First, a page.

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Updated: May 13th, 2011 7:13pm
Players pay tribute: 'You tried to be better' with Killebrew around

Players pay tribute: 'You tried to be better' with Killebrew around

by Phil Mackey
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MINNEAPOLIS -- The atmosphere around the Minnesota Twins clubhouse and batting cage prior to Friday night's game against the Toronto Blue Jays was understandably subdued following the news that Hall of Fame slugger Harmon Killebrew has entered hospice care.

The team donned its cream-colored, home throwback uniforms and hung Killebrew's jersey in the dugout -- two symbolic gestures that will likely continue for the foreseeable future.

"It was tough," Justin Morneau said of his reaction to hearing the news. "You just hate to see bad things happen to good people, you know. He's as good as it gets."

"He just cares about everybody that he comes in contact with, and I think that's part of what makes it so tough for everybody, that he's so willing to help our clubhouse, and you feel so helpless not being able to do anything to give back to him. All you can do is say thank you for all that he's taught us and let him know that everybody here is deeply saddened by this, and hopefully with how much he's struggled the last six months, hopefully we know if there's a better place he's going to it, that's for sure."

Killebrew is currently in Arizona, where former teammate Tony Oliva -- and perhaps others -- plans to visit on Saturday.

"A lot of people know him for playing the game," Oliva said, "but if you got to know him in person it's a big difference. Killebrew was a great ball player, but I think he is a better human being. I think he was too nice to be a player. He never got mad, never threw the helmet."

Here's what other Twins players, and manager Ron Gardenhire, had to say about Killebrew:

Joe Mauer

What was your earliest memory of Harmon?

"I never got the pleasure to watch him play, but I'd say probably the first time I met him was TwinsFest that first year when I was 18 years old. I met him, and it was, 'This is Harmon,' and I was like, 'Oh, this is nice.' I didn't really know too much of the history of what he did. I was just like, wow, he was a really nice guy.

"He was just walking around, and I can't remember who pulled me aside and said, 'That's a Hall of Famer right there.' I was like, 'Wow.' That's one thing I've admired about him ever since I met him, that he treats everyone the same. You wouldn't know he's a Hall of Famer when he walks into the room. He's just a great guy and somebody I learned a lot from, how to be a professional and just a great human being."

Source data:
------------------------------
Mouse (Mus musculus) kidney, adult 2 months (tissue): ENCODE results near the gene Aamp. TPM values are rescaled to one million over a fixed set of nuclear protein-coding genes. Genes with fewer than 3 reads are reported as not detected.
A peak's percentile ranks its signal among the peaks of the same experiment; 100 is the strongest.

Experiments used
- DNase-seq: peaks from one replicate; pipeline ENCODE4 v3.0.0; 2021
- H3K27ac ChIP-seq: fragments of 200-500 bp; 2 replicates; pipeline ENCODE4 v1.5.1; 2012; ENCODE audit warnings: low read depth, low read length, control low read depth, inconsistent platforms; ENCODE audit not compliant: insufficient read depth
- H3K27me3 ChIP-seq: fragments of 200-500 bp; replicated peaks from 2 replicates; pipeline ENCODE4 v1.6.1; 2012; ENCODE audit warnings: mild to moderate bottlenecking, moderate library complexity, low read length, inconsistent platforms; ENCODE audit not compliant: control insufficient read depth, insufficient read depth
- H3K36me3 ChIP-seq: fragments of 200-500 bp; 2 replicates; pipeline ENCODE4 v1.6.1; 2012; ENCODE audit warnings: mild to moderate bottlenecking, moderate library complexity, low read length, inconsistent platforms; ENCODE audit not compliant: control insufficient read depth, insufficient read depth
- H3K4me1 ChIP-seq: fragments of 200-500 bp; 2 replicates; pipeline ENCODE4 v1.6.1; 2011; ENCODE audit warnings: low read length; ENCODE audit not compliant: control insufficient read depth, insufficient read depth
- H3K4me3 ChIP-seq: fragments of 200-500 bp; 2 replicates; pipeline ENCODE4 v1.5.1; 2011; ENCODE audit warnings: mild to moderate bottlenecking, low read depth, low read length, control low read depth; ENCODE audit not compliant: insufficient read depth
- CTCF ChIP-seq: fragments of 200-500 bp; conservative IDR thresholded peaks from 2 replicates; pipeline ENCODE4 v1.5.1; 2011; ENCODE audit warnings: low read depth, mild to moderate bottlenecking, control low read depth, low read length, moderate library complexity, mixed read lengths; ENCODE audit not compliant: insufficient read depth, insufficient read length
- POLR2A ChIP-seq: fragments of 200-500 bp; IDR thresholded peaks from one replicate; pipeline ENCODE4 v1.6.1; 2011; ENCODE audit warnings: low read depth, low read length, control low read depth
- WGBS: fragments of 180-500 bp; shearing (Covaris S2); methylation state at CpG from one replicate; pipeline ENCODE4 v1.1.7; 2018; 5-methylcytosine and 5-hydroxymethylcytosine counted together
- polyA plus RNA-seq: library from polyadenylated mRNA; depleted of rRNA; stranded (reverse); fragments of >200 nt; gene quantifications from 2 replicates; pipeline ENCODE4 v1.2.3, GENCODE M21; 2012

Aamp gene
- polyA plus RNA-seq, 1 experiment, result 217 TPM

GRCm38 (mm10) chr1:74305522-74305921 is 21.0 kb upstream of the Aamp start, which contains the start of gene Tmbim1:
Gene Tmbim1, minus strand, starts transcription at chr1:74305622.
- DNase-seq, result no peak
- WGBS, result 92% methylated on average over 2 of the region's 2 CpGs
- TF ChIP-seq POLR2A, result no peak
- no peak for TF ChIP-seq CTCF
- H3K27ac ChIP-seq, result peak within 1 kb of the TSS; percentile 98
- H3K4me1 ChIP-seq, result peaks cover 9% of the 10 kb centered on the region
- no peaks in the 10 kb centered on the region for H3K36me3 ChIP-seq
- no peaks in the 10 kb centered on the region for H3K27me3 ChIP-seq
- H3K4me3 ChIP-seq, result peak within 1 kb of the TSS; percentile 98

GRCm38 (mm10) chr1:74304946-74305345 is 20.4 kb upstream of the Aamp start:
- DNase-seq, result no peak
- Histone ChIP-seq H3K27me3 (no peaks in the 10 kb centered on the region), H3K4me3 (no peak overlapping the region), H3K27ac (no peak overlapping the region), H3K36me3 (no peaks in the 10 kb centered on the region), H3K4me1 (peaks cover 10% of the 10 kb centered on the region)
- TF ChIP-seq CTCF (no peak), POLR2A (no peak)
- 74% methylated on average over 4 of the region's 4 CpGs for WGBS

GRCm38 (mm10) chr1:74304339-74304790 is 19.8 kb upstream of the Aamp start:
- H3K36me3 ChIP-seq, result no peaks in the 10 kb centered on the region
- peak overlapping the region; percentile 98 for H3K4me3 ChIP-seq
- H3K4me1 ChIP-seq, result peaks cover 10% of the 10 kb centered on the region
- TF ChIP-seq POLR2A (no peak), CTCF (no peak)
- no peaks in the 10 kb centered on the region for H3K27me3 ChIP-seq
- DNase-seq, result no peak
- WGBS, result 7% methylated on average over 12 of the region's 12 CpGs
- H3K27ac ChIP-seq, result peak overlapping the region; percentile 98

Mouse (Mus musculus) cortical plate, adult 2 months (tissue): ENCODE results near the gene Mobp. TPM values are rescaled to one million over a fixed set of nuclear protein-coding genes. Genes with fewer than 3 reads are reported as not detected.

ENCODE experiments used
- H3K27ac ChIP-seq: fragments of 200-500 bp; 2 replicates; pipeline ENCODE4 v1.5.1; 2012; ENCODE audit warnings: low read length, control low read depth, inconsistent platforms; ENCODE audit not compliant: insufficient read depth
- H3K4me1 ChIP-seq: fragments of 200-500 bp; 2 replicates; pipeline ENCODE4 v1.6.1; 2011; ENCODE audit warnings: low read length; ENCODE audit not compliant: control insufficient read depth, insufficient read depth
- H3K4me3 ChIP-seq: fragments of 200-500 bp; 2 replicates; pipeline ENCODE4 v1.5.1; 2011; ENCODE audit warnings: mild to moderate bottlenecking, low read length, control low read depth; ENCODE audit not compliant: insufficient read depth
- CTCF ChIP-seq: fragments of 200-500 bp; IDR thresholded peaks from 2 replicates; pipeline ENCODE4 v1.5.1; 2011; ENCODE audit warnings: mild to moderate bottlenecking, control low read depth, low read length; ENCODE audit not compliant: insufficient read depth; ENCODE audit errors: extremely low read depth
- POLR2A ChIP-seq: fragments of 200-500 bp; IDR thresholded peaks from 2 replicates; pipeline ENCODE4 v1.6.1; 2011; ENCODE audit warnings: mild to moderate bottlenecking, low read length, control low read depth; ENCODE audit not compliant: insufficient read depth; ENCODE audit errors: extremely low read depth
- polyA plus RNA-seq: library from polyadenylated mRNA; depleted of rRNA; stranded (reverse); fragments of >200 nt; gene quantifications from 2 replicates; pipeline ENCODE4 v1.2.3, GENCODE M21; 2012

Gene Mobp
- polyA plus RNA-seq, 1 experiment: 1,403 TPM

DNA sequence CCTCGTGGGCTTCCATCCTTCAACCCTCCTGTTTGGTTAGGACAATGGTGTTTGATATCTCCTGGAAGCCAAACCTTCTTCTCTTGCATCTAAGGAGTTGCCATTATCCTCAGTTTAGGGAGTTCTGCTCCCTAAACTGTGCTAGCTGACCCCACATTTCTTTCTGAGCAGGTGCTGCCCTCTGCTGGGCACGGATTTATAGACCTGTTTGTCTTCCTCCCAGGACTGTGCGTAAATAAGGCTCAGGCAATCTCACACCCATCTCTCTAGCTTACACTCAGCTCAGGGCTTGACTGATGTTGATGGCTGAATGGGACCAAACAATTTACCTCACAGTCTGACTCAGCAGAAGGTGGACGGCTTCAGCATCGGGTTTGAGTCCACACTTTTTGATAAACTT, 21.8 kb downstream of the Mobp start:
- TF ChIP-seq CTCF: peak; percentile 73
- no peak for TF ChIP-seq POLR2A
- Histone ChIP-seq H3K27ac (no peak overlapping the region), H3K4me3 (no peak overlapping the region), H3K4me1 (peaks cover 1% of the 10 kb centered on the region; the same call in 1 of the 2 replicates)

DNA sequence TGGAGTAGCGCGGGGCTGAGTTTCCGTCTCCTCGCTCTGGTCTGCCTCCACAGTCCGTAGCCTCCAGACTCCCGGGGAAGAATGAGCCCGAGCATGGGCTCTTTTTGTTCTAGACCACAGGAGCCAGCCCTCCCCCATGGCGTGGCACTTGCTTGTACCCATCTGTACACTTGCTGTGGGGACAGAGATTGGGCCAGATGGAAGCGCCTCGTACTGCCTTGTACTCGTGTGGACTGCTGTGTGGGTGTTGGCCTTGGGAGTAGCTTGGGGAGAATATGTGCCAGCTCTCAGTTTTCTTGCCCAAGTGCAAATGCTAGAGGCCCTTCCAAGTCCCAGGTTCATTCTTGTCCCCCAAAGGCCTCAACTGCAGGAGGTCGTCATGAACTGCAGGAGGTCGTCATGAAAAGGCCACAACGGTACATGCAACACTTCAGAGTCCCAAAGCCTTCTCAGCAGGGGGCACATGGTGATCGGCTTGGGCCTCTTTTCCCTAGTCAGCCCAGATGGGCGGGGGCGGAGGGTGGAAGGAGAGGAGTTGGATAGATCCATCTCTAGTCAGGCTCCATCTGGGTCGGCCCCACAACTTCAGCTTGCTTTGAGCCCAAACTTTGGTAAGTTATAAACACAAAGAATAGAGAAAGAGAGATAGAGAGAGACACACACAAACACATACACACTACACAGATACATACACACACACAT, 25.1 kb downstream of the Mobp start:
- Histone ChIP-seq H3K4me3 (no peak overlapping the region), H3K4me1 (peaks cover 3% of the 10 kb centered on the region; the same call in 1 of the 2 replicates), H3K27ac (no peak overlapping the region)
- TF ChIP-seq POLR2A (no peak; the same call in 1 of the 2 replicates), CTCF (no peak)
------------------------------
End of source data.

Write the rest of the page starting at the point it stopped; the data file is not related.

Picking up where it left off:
Does he have real relationships with young players?

"Definitely. He's down at spring training every year. He wants to be down there, wants to be on the field with the guys. I know when we have new guys come to big league camp I make sure to tell them, 'Go introduce yourself to Harmon.' He's one of the first guys that you should meet."


When did you get to know Harmon?

"Well, I came in for Twinsfest and he looked at my signature. He didn't exactly approve of it, so he sat me down. I think I was only 19 or 20 years old, my first Twinsfest. Like he does with so many young players, he sits them down and he says, 'We're going to work on this. I've got to be able to read that thing.'

"So he sat with me for a half hour, and I got to talk to him. I was just a kid in A-ball or double-A or whatever it was, and he didn't have to take the time for me. He doesn't treat anybody any different. he's just a great person to be around. I still remember that to this day. You look at Cuddyer's signature and he's got probably the best signature on our team. (Killebrew) did the same thing with Cuddyer."

Is it rare that nobody has a negative thought about Harmon?

"It doesn't surprise me with knowing Harmon. Sometimes somebody gets sick or you get some news like this and everyone tries to look for the positives, and no one has to search for any positives for Harmon. It's all positive, it's all there, and he's done it all. Through his foundation, through the work he's done away from the field since he retired, everything else. He's all about helping other people and doing anything he can do make other people feel comfortable or to help out any way he can with various charities and everything else. You don't have to look far to find something good to say about Harmon."